THE CABBIE (Taiwan, 2000, 94 minutes) - part of Su Chao-pin focus
***The movie's writer, Su Chao-pin, will be at the screening

REIGN OF ASSASSINS (Hong Kong/Taiwan/China, 2010, 117 minutes) ­ part of Su Chao-pin focus.
***The movie's co-director and writer, Su Chao-pin, will be at the screening



THAILAND

BKO: BANGKOK KNOCKOUT (Thailand, 2010, New York Premiere, 105 minutes)

Tony Jaa's mentor, Panna Rittikrai, will school you now. This exploitation stunt-tacular features all his best stuntmen and women unleashing muay thai, capoeira, dirt bike fu, shovel beatdowns, fights on fire, fights in the water, fights under trucks, fights in mid-air, and two back-to-back climactic smackdowns that have to be seen to be believed.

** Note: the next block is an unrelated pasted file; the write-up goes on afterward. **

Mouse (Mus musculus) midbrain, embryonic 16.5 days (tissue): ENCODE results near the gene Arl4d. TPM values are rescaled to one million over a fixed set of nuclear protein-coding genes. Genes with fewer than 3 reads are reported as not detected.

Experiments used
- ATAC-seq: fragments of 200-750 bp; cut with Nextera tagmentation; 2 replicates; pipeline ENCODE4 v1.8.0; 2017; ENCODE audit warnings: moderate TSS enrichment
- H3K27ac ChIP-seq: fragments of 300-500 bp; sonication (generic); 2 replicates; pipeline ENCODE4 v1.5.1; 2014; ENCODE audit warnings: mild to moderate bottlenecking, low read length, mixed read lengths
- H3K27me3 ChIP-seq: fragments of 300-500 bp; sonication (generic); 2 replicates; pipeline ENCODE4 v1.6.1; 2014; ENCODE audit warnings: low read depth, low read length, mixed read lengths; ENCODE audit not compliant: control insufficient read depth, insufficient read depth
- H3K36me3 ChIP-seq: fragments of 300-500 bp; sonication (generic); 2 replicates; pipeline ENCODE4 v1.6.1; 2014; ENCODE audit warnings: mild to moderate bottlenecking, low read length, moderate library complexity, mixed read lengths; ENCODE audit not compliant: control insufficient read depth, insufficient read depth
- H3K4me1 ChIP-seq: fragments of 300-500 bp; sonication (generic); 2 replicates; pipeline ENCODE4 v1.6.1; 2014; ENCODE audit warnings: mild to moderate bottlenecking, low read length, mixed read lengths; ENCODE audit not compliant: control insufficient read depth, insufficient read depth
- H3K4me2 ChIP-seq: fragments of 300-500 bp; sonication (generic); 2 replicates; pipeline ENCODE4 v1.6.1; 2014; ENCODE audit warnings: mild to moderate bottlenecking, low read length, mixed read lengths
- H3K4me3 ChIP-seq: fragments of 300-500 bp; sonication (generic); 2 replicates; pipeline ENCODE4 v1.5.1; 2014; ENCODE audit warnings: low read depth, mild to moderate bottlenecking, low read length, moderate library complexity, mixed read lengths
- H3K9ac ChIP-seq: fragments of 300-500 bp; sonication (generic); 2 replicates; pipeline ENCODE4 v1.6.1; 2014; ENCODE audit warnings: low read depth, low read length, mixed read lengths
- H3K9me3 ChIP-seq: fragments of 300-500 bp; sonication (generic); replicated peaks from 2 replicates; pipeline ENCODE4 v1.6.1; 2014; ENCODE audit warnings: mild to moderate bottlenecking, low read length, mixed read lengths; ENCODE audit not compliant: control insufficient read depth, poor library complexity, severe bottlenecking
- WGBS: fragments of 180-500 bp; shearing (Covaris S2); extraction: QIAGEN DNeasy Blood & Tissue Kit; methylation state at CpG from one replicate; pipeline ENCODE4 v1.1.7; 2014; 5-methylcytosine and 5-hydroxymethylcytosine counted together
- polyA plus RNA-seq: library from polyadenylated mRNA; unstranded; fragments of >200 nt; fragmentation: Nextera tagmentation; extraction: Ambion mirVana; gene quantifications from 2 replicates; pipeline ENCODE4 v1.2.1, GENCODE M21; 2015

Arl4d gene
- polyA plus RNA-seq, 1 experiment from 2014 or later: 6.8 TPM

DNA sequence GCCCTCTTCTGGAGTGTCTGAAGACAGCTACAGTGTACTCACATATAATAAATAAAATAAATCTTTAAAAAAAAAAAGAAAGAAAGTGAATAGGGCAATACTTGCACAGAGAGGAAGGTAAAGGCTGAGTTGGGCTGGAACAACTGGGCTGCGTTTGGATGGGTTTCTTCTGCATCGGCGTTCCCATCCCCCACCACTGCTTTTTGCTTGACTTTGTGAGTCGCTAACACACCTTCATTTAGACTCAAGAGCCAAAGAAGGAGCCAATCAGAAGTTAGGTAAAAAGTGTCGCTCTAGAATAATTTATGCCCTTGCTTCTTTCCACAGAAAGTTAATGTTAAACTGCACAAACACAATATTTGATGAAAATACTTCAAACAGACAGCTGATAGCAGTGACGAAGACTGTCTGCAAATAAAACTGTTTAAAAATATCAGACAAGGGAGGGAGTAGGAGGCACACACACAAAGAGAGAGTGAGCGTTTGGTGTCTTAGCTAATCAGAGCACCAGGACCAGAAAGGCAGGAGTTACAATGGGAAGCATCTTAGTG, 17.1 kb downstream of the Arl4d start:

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  • May 31, 2011, 5:03 p.m. CST

    The Asian Film Festival looks good this year. Wish I was there.

    by mistergreen

  • May 31, 2011, 6:41 p.m. CST

    Duel to the Death is a must see!

    by Mike

    Some of the craziest stuff ever happens in that movie that must be seen to be believed. It's a guaranteed hit with any audience! It was a blind buy for me and I did not regret it at all!

  • May 31, 2011, 7:40 p.m. CST

    jealous

    by strykebr

  • May 31, 2011, 9:14 p.m. CST

    Takashi Miike is a genius

    by sunwukong86

  • May 31, 2011, 10:39 p.m. CST

    Duel to the death was cool but I had forgotten I saw it

    by mistergreen

    The Blade is really good and so is Reign of Assassins.

  • May 31, 2011, 11:38 p.m. CST

    Story of Ricky

    by MrMajestic